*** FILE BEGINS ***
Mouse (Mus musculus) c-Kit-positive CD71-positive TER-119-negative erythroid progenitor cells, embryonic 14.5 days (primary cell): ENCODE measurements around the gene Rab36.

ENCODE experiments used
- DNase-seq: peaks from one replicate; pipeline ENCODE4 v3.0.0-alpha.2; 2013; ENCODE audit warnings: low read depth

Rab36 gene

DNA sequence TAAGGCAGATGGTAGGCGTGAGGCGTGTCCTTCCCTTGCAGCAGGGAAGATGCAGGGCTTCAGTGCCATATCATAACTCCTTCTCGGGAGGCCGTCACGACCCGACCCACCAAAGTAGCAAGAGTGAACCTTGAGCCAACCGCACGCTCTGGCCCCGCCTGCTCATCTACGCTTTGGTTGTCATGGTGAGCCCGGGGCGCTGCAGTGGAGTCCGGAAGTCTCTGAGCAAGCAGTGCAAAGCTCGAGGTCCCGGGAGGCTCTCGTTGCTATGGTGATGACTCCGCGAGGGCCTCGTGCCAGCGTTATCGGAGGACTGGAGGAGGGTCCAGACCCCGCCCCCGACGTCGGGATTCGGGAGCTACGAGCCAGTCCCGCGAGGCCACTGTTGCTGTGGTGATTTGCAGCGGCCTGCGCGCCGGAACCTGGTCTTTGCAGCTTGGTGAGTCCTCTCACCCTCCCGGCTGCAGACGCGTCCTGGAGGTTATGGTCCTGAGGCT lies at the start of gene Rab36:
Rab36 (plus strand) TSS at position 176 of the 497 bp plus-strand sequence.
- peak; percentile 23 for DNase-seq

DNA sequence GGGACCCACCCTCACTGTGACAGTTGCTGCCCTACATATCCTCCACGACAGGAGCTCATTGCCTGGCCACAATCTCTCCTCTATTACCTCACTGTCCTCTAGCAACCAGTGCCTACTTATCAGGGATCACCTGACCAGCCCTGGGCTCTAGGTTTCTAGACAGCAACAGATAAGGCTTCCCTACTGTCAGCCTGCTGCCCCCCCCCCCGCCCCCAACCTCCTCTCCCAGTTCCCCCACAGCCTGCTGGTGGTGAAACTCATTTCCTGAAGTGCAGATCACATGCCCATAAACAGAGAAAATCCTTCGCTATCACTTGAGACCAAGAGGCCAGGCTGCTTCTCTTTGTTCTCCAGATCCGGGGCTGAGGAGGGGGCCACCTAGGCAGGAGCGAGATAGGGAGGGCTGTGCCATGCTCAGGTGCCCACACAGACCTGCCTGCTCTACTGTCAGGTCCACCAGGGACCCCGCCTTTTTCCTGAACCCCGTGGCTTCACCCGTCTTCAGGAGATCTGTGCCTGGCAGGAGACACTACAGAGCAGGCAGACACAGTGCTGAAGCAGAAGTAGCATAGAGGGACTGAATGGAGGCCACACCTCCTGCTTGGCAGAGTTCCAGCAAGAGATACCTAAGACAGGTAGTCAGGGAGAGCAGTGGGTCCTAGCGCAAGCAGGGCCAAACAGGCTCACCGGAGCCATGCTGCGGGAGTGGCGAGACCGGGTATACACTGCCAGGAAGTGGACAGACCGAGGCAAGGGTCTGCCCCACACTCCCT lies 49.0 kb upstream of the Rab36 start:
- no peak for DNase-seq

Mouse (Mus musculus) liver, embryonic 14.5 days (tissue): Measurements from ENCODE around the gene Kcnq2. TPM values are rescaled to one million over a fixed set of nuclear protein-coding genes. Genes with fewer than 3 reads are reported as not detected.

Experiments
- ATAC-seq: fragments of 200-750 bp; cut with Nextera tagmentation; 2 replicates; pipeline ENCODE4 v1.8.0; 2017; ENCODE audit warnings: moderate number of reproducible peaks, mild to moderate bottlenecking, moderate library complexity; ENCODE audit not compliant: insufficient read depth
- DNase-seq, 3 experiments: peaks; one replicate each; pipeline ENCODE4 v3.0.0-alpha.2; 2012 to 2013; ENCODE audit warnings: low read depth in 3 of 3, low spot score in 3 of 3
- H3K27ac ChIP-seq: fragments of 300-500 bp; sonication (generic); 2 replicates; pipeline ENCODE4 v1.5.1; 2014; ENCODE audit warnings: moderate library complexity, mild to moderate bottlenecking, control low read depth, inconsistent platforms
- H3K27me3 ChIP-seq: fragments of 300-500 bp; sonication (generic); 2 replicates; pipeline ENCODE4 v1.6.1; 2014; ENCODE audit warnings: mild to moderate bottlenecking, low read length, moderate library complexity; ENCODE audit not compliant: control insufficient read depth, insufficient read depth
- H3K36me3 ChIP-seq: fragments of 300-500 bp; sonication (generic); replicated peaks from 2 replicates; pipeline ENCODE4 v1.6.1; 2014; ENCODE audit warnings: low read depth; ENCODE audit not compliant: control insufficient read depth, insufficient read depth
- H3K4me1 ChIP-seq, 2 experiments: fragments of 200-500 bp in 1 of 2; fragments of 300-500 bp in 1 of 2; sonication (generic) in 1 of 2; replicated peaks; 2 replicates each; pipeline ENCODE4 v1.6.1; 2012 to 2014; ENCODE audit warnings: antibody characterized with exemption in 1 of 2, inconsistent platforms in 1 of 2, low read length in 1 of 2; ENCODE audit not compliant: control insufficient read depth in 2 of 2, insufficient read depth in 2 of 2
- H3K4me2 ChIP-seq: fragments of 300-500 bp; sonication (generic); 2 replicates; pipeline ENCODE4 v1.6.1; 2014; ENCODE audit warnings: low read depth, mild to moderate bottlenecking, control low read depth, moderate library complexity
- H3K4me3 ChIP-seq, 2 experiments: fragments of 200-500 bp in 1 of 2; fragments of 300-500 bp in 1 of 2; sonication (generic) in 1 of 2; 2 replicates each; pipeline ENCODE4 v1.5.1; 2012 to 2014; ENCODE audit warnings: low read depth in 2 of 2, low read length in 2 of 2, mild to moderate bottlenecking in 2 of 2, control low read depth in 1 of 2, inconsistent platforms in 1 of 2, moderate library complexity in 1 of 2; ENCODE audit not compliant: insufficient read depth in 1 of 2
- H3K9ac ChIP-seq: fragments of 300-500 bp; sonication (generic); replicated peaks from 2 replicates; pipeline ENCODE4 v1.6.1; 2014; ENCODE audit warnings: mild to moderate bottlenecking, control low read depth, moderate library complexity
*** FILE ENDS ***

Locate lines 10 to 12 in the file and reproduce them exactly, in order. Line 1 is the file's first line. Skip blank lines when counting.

Mouse (Mus musculus) liver, embryonic 14.5 days (tissue): Measurements from ENCODE around the gene Kcnq2. TPM values are rescaled to one million over a fixed set of nuclear protein-coding genes. Genes with fewer than 3 reads are reported as not detected.

Experiments
- ATAC-seq: fragments of 200-750 bp; cut with Nextera tagmentation; 2 replicates; pipeline ENCODE4 v1.8.0; 2017; ENCODE audit warnings: moderate number of reproducible peaks, mild to moderate bottlenecking, moderate library complexity; ENCODE audit not compliant: insufficient read depth